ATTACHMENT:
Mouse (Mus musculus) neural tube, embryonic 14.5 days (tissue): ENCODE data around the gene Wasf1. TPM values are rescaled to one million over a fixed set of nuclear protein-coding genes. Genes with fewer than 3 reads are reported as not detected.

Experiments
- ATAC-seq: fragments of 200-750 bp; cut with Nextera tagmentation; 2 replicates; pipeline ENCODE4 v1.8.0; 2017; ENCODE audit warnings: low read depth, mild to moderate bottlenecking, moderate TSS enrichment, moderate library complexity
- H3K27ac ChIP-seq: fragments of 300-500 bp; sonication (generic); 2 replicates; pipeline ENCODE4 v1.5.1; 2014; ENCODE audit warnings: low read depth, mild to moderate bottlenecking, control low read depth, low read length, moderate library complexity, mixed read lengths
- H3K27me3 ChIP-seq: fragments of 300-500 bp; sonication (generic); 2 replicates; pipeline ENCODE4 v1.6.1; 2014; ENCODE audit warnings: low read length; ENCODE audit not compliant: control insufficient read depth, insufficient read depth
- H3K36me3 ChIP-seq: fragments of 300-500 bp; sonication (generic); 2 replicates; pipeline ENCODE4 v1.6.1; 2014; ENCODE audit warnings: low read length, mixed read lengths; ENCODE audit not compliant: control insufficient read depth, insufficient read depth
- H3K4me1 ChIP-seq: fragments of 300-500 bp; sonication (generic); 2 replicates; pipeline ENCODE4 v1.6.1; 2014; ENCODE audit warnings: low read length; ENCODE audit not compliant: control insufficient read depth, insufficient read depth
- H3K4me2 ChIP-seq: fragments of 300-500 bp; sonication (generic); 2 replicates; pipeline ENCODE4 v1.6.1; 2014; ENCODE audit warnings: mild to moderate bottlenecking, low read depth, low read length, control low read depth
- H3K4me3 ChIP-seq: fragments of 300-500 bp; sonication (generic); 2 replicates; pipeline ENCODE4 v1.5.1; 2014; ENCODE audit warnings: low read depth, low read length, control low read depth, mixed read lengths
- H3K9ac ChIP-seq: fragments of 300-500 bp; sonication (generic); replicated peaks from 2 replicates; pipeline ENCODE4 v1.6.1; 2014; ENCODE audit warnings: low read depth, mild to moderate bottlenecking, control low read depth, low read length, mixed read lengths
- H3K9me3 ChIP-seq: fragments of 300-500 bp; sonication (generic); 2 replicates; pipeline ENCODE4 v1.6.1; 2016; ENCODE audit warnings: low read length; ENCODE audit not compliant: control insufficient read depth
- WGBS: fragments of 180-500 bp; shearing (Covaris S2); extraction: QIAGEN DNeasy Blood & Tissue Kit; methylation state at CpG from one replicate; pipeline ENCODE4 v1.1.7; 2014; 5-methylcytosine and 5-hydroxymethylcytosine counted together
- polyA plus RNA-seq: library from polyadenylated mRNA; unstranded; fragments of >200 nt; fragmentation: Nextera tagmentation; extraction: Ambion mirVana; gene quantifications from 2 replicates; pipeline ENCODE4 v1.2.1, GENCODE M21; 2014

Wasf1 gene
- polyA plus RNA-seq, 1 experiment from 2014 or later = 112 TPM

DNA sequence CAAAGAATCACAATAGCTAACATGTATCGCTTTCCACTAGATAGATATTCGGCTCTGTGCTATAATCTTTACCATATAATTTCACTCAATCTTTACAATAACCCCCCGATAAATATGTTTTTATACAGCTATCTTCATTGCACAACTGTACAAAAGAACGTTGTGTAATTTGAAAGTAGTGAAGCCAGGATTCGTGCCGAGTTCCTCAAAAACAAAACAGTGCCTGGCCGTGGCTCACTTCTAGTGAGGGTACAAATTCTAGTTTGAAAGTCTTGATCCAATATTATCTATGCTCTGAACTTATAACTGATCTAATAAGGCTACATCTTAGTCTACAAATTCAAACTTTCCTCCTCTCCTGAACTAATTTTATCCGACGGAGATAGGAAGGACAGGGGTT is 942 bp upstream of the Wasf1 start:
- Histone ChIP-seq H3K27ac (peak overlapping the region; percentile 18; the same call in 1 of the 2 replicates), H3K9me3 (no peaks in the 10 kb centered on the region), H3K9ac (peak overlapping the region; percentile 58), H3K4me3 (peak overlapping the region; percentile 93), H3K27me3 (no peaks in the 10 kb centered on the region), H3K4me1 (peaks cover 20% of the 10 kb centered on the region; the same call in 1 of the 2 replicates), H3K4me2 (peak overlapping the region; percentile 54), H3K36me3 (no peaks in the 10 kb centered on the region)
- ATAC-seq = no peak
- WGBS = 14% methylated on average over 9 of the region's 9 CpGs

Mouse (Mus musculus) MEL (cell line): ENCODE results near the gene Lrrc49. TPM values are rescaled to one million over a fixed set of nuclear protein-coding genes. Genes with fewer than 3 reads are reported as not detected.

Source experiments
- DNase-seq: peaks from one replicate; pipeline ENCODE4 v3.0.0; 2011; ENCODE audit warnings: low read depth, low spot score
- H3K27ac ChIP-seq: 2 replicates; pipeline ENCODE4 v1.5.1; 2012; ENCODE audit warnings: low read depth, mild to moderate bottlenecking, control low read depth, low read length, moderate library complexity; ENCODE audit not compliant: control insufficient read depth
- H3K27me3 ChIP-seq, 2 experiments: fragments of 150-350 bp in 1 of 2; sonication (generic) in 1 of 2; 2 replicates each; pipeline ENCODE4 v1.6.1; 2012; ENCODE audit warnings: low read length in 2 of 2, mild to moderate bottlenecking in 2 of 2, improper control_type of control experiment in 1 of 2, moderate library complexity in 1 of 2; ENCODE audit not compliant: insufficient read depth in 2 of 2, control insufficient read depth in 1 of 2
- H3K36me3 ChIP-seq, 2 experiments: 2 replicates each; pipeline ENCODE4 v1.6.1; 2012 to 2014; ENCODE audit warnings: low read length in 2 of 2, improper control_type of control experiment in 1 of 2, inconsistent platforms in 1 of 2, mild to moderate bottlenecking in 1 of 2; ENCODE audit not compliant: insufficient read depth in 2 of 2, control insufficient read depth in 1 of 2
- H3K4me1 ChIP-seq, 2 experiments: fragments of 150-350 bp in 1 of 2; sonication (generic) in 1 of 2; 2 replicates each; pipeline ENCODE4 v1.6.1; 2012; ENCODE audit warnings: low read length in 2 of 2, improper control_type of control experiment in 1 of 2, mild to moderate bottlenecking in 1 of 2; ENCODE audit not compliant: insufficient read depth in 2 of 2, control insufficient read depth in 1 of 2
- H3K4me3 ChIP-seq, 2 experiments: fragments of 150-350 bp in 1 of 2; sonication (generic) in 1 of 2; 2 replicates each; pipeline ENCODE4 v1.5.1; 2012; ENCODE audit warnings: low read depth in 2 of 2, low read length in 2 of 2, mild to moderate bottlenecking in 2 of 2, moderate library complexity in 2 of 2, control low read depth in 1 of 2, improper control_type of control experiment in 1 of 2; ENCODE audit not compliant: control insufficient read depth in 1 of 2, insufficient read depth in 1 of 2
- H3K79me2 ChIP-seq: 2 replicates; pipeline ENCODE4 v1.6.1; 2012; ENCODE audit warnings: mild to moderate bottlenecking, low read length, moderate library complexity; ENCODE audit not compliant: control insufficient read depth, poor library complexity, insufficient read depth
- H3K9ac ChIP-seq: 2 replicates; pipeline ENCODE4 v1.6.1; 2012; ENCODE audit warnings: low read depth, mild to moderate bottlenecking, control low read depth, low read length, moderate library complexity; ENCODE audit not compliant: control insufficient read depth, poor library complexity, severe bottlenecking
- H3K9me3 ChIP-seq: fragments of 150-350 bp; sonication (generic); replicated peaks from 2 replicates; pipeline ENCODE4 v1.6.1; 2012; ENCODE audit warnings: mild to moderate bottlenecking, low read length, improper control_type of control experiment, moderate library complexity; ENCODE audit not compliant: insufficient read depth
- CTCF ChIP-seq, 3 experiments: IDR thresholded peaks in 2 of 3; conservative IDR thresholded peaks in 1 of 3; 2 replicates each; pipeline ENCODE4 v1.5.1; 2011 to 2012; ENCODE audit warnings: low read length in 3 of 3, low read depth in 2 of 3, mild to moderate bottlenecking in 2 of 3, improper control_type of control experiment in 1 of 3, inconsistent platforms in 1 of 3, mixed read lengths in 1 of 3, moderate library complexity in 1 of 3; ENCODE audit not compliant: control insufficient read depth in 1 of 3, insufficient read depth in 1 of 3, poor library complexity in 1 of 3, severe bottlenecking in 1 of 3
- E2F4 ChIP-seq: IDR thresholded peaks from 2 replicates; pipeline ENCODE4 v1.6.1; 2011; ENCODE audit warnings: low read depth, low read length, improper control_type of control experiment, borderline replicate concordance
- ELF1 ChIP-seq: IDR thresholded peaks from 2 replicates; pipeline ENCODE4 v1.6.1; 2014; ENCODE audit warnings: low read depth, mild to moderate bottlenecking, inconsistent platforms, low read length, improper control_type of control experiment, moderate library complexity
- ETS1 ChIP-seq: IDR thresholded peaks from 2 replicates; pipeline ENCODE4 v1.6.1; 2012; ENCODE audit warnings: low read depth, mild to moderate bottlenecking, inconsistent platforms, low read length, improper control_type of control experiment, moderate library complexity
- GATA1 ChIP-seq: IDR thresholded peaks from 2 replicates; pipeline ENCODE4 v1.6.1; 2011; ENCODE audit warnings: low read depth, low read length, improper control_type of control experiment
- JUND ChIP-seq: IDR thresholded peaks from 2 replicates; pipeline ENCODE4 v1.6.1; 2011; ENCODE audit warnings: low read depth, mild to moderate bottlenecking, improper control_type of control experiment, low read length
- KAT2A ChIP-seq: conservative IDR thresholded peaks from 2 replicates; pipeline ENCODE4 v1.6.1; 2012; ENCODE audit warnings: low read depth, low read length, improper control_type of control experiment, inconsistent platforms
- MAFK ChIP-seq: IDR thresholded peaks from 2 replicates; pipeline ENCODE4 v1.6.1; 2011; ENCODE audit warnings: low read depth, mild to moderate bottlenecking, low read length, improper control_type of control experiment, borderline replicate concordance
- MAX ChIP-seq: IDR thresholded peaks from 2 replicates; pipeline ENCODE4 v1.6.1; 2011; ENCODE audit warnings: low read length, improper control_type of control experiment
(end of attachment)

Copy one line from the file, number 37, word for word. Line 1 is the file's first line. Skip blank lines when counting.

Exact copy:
- KAT2A ChIP-seq: conservative IDR thresholded peaks from 2 replicates; pipeline ENCODE4 v1.6.1; 2012; ENCODE audit warnings: low read depth, low read length, improper control_type of control experiment, inconsistent platforms